22 CITY HALLS
PHOTO ESSAYS ON SIENA, LOUISVILLE, CINCINNATI & MORE RECENT EXAMPLES
2015 witnessed public discussion on the need of a new city hall for Lexington, including the disturbing proposal that a developer-built facility should become part of a Centerpointe revival plan.
Concerned by this possibility, early last Fall I began assembling material on city halls from around the world. The outcome is an extensive photo essay which begins with Lexington’s present question, and then examines 22 city halls in chronological order.
The complete essay can be accessed HERE, or via the navigation menu.
Individual cities are also accessible in three ways: via the navigation menu,
by clicking on its photo above, or with any of the links below.
While the city halls presented vary widely in scope and scale,
their successes and failures vary almost not at all.
SUCCESSFUL CITY HALLS
- Have a distinct civic presence in the core of the city
- Embrace the citizen with a vibrant city plaza: a civic space of celebration, recreation, demonstration, commemoration and relaxation
- Accommodate a variety of public and private events indoors
- Include facilities to promote the health and wellbeing of their employees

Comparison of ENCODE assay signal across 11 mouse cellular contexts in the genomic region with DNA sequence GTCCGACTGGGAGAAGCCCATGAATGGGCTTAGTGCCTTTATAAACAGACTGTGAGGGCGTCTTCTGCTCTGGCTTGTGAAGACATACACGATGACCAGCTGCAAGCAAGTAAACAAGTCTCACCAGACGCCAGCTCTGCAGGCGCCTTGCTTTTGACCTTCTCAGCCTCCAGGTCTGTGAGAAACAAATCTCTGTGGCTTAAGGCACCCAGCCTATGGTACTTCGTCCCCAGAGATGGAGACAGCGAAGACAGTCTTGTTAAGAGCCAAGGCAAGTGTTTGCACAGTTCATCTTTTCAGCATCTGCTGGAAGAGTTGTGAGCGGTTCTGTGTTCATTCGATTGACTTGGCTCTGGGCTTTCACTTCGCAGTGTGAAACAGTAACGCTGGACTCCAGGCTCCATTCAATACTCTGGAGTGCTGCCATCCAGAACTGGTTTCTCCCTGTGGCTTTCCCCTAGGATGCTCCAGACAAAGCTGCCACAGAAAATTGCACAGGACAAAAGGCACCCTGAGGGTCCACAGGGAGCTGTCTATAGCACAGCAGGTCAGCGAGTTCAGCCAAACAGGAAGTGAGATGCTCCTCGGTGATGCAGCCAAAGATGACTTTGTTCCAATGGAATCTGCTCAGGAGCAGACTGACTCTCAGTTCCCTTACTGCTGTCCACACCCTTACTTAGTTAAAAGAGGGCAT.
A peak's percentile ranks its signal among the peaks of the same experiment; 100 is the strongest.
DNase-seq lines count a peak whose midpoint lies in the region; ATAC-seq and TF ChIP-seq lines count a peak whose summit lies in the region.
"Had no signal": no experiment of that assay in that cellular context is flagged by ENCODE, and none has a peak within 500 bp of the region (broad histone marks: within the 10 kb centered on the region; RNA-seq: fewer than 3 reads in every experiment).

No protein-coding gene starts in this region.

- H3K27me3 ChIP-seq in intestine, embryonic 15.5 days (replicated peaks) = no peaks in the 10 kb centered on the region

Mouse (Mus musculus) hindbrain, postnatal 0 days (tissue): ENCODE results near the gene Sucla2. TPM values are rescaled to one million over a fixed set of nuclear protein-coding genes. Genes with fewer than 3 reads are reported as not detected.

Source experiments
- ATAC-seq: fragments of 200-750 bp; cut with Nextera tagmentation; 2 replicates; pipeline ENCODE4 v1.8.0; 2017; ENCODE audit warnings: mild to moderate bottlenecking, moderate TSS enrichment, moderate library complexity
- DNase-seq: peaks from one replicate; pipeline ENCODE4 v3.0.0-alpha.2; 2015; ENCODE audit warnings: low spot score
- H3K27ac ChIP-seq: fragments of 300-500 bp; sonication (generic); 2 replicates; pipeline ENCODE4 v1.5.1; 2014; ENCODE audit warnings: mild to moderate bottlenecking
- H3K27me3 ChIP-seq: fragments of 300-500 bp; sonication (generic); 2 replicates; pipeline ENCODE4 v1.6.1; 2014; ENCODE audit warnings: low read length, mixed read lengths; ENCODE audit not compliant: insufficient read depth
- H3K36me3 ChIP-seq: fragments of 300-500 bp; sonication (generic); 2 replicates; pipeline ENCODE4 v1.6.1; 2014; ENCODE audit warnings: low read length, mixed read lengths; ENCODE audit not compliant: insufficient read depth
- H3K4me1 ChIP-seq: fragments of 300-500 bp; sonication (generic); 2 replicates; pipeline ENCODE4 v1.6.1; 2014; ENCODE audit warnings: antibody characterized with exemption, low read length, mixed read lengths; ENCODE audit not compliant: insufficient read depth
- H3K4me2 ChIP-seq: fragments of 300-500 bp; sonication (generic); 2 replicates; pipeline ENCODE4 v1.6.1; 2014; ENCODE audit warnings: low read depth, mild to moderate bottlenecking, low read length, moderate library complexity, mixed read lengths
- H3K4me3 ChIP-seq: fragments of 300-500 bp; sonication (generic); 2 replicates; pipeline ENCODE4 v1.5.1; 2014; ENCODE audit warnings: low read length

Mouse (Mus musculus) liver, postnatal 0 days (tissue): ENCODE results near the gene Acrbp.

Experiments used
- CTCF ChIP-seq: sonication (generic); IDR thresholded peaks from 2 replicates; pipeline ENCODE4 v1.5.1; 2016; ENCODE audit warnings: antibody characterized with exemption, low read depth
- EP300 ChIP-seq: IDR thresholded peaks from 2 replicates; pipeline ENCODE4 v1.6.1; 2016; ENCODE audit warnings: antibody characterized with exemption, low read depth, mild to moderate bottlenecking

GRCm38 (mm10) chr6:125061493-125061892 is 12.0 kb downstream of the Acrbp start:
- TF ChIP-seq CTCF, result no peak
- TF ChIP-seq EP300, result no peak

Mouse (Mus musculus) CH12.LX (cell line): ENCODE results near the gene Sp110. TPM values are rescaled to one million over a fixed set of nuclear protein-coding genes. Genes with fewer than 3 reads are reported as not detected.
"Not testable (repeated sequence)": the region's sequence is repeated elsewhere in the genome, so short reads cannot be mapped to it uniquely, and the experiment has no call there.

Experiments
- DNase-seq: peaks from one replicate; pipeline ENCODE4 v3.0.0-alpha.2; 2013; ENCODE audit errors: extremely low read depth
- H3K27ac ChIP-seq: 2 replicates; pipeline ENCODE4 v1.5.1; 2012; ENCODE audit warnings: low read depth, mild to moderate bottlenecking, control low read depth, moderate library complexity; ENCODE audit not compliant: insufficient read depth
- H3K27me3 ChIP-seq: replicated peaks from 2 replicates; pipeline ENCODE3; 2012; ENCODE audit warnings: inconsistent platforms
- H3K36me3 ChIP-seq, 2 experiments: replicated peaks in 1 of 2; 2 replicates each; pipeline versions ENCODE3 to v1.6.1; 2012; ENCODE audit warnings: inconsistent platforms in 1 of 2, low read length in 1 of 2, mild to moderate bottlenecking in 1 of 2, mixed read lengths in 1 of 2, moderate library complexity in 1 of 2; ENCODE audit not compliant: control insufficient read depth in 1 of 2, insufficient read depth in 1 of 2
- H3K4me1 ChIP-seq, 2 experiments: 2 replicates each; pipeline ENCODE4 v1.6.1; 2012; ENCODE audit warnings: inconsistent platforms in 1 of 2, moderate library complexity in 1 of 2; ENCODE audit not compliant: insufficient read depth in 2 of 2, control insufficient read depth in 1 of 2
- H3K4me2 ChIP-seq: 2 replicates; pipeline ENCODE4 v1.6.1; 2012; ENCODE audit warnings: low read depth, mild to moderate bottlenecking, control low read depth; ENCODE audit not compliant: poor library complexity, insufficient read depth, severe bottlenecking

UNSUCCESSFUL CITY HALLS
- Have their design and execution controlled by developers
- Are poorly located
- Are designed by architects more interested in a personal agenda than in the needs of their clients
- Provide nothing more than municipal office space and a council chamber
MY RECOMMENDATIONS FOR LEXINGTON’S NEW CITY HALL
- It should be in the core of the city, as close to the geographical center as may be possible.
- The LFUCG should control the design and own the building.
- The architect should be identified by means of a careful, thorough and unhurried two stage process: an international invitation to submit credentials followed by a limited invitational competition between a small number of finalists.
- The advisors and jurors should be chosen with equal care, as they will be critical to the project’s success.